Because you can always check your credit card balance online, it’s easy to set a spending limit for yourself. For example, you might not want to spend more than $1,000 on combined everyday expenses each month, including gas, groceries, and eating out. Use your credit card to pay for these expenses, and then frequently check your balance to make sure you don’t go over your limit.

If you’re halfway through a month and getting close to your limit, you may need to adjust your budget. This could include setting stricter restrictions on your spending or increasing your limit to be more realistic. Either way, you’ll be better prepared for the next month of budgeting.

Reviewing spending trends over time

Part of tracking your spending with a credit card includes a thorough review of your spending trends over time. Frequent reviews of your spending are best, but to see a trend, you might need to review a few weeks’ or months’ worth of transactions. Also, if your credit card issuer offers a year-end summary of your spending, this is an excellent time to review your spending trends throughout the year. You may notice spikes in spending or times when you weren’t spending as much.

Seeing the data behind your spending makes it easier to keep track of when and where you need to adjust your budget. If you didn’t have this data, it could be difficult to see if you ever needed to adjust anything, and you might end up spending more than your budget allows.

Modifying spending as needed

If you’ve reviewed your spending trends, it’s time to make adjustments depending on what you found. For example, you may be spending more on food delivery and takeout purchases than you have in the past. You might need to cut back on spending in this category if it’s more than you’ve allotted for in your budget.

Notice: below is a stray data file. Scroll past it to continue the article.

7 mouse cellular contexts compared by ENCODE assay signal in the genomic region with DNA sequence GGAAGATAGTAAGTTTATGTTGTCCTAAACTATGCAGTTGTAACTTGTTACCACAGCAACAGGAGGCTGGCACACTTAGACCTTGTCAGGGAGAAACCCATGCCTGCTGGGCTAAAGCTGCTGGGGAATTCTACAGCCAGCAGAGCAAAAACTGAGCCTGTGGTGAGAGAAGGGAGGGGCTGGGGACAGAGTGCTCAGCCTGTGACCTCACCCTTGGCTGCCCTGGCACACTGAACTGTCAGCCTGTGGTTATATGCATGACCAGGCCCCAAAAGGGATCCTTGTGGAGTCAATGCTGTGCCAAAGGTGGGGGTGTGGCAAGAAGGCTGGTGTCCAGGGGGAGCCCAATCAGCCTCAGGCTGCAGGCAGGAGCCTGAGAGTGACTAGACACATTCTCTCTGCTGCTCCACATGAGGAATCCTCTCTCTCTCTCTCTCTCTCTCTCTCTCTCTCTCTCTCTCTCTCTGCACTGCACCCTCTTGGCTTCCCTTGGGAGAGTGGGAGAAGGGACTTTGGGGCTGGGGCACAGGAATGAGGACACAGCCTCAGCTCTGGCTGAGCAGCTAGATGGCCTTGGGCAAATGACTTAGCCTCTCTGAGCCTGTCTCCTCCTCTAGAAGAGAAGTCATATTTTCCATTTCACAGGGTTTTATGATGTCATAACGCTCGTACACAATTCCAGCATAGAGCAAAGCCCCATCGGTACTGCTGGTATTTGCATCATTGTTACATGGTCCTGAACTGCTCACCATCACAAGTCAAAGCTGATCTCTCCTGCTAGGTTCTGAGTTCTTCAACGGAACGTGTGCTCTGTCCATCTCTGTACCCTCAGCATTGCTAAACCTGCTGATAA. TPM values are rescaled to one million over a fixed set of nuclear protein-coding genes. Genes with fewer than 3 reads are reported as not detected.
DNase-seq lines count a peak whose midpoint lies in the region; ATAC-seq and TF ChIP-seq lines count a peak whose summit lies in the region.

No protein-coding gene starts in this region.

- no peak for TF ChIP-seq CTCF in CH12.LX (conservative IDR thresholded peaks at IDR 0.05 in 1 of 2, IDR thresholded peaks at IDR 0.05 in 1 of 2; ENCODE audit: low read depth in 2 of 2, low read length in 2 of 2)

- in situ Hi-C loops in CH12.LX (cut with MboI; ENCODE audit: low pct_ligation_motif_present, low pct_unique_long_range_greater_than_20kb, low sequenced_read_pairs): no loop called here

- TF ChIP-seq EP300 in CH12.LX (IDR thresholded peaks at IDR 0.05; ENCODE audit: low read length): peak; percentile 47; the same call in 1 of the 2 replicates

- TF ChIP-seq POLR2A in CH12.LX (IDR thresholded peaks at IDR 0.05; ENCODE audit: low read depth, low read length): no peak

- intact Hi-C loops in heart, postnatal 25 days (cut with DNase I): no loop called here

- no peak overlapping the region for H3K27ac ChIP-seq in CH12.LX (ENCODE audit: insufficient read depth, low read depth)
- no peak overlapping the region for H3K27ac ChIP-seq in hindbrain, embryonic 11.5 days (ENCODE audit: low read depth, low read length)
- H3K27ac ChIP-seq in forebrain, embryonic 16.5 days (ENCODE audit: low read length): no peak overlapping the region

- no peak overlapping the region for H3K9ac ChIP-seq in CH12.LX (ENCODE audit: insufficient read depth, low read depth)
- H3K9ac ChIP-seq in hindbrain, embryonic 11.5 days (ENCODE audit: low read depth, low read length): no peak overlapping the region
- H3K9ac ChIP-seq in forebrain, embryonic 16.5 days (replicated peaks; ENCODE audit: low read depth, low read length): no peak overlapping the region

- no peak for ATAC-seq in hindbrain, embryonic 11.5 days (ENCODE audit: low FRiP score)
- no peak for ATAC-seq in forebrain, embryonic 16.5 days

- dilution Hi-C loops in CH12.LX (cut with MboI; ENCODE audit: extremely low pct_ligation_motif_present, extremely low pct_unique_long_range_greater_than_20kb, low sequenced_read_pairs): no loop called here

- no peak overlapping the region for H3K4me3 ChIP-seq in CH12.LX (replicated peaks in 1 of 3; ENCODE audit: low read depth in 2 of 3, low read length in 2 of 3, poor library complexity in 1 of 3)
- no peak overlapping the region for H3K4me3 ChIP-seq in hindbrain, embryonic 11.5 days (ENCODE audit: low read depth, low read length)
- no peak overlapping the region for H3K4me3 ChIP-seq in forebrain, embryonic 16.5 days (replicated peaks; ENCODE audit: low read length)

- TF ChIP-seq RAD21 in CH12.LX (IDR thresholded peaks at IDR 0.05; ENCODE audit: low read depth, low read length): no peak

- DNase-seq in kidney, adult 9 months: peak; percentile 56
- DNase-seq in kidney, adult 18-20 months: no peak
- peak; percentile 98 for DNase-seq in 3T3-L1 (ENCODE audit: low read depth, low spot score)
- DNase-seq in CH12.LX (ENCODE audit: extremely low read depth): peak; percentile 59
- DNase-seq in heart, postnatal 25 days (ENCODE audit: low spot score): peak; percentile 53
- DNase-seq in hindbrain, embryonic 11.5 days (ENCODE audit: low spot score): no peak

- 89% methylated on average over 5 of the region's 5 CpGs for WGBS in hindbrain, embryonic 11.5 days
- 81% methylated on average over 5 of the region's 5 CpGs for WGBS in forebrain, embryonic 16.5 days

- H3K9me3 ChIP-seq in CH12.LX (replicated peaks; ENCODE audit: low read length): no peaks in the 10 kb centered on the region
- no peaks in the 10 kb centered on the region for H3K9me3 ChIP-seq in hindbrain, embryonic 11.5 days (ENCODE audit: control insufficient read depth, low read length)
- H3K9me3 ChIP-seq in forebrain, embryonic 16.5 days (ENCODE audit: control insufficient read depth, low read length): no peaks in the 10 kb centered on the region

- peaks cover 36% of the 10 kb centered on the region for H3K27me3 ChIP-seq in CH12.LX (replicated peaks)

Certain trends, such as paying more for heating bills in the winter, are common. So don’t be alarmed if you see spikes in spending in certain categories. But seeing the data for these spikes can help you adjust your budget to align with your needs during certain times of the year. You might allot more spending on utilities during the colder months, which could mean you pull money from another category, such as entertainment.

The bottom line

Credit cards don’t have to be a financial burden. If you know how to use them, they can become one of your best financial assets, especially if you’re budgeting. It’s not always easy to learn how to manage your money, which is why it’s important to take advantage of financial resources if you can. As you consider your financial situation and what you want to accomplish with a budget, think about how you can use credit cards to achieve your goals.

Tracking your spending and earning rewards on purchases are two of the biggest benefits of incorporating a credit card into your budgeting strategy. But you have plenty of other benefits as well. Remember to align a credit card’s features with your budget so you can help boost the positive impact of the card on your financial situation.

Earn Cash Back Twice

Citi Double Cash Card

Citi Double Cash Card

Citi Double Cash Card

Annual Fee

$0

Rewards Rate

up to 2% cash back

Benefits and Drawbacks

Benefits

  • 0% intro APR on balance transfers for 18 months
  • 2% cash back on all purchases - 1% when you buy and 1% when you pay
  • No annual fee

Drawbacks

  • Foreign transaction fee
  • No sign-up bonus
Card Details
  • Earn cash back twice: 1% when you buy + 1% when you pay
  • up to 2% cash back on all purchases: 1% as you buy and 1% as you pay
  • Intro balance transfer 0% offer: 0% for 18 months then 13.99% to 23.99% (variable)

Author Details

Ben Walker Ben Walker is a credit cards and travel writer at FinanceBuzz who loves helping others achieve their travel goals through financially-sound decisions. For nearly a decade, he has been using credit card points and miles for the sole purpose of traveling the world. Ben has been featured in The Washington Post, MSN, Debt.com, and Finder.com.